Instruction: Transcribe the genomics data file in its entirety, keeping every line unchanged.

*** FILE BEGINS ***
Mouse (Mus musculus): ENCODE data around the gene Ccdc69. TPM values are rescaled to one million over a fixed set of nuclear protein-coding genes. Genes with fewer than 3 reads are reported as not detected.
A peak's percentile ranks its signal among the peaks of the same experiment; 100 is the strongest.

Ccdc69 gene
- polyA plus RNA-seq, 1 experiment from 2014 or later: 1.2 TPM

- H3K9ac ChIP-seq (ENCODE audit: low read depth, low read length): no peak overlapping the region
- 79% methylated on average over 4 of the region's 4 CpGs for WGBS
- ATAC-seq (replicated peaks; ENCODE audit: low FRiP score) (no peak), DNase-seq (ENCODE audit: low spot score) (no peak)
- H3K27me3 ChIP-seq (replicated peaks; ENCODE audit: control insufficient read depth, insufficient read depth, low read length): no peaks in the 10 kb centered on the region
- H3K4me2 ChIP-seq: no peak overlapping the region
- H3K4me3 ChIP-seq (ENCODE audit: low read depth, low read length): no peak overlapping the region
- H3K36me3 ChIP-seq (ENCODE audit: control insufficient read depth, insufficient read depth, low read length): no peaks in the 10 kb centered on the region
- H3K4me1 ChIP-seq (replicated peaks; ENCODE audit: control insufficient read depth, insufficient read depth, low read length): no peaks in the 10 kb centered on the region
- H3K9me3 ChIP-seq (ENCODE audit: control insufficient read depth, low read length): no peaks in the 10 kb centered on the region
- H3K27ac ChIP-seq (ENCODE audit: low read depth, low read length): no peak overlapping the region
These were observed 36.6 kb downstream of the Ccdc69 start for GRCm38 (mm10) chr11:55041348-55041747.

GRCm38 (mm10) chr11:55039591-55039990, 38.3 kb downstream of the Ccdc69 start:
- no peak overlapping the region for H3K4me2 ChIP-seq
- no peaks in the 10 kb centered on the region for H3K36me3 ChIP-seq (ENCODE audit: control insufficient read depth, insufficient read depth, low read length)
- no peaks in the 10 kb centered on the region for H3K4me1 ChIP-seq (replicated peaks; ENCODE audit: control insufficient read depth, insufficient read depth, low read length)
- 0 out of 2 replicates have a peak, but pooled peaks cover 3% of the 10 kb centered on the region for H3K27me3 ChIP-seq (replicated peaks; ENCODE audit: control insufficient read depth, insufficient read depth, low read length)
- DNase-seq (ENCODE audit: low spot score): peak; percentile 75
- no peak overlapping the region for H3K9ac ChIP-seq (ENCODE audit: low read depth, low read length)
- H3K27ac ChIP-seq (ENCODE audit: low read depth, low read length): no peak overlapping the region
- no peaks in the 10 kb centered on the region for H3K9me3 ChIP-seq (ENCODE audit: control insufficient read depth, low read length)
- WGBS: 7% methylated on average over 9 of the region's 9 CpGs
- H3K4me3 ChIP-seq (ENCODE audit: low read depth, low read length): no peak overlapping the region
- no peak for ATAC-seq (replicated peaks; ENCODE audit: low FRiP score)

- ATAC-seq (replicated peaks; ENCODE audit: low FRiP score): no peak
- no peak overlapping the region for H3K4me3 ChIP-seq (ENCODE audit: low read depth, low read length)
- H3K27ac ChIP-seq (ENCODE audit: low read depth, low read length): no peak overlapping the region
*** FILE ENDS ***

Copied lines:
Mouse (Mus musculus): ENCODE data around the gene Ccdc69. TPM values are rescaled to one million over a fixed set of nuclear protein-coding genes. Genes with fewer than 3 reads are reported as not detected.
A peak's percentile ranks its signal among the peaks of the same experiment; 100 is the strongest.

Ccdc69 gene
- polyA plus RNA-seq, 1 experiment from 2014 or later: 1.2 TPM

- H3K9ac ChIP-seq (ENCODE audit: low read depth, low read length): no peak overlapping the region
- 79% methylated on average over 4 of the region's 4 CpGs for WGBS
- ATAC-seq (replicated peaks; ENCODE audit: low FRiP score) (no peak), DNase-seq (ENCODE audit: low spot score) (no peak)
- H3K27me3 ChIP-seq (replicated peaks; ENCODE audit: control insufficient read depth, insufficient read depth, low read length): no peaks in the 10 kb centered on the region
- H3K4me2 ChIP-seq: no peak overlapping the region
- H3K4me3 ChIP-seq (ENCODE audit: low read depth, low read length): no peak overlapping the region
- H3K36me3 ChIP-seq (ENCODE audit: control insufficient read depth, insufficient read depth, low read length): no peaks in the 10 kb centered on the region
- H3K4me1 ChIP-seq (replicated peaks; ENCODE audit: control insufficient read depth, insufficient read depth, low read length): no peaks in the 10 kb centered on the region
- H3K9me3 ChIP-seq (ENCODE audit: control insufficient read depth, low read length): no peaks in the 10 kb centered on the region
- H3K27ac ChIP-seq (ENCODE audit: low read depth, low read length): no peak overlapping the region
These were observed 36.6 kb downstream of the Ccdc69 start for GRCm38 (mm10) chr11:55041348-55041747.

GRCm38 (mm10) chr11:55039591-55039990, 38.3 kb downstream of the Ccdc69 start:
- no peak overlapping the region for H3K4me2 ChIP-seq
- no peaks in the 10 kb centered on the region for H3K36me3 ChIP-seq (ENCODE audit: control insufficient read depth, insufficient read depth, low read length)
- no peaks in the 10 kb centered on the region for H3K4me1 ChIP-seq (replicated peaks; ENCODE audit: control insufficient read depth, insufficient read depth, low read length)
- 0 out of 2 replicates have a peak, but pooled peaks cover 3% of the 10 kb centered on the region for H3K27me3 ChIP-seq (replicated peaks; ENCODE audit: control insufficient read depth, insufficient read depth, low read length)
- DNase-seq (ENCODE audit: low spot score): peak; percentile 75
- no peak overlapping the region for H3K9ac ChIP-seq (ENCODE audit: low read depth, low read length)
- H3K27ac ChIP-seq (ENCODE audit: low read depth, low read length): no peak overlapping the region
- no peaks in the 10 kb centered on the region for H3K9me3 ChIP-seq (ENCODE audit: control insufficient read depth, low read length)
- WGBS: 7% methylated on average over 9 of the region's 9 CpGs
- H3K4me3 ChIP-seq (ENCODE audit: low read depth, low read length): no peak overlapping the region
- no peak for ATAC-seq (replicated peaks; ENCODE audit: low FRiP score)

- ATAC-seq (replicated peaks; ENCODE audit: low FRiP score): no peak
- no peak overlapping the region for H3K4me3 ChIP-seq (ENCODE audit: low read depth, low read length)
- H3K27ac ChIP-seq (ENCODE audit: low read depth, low read length): no peak overlapping the region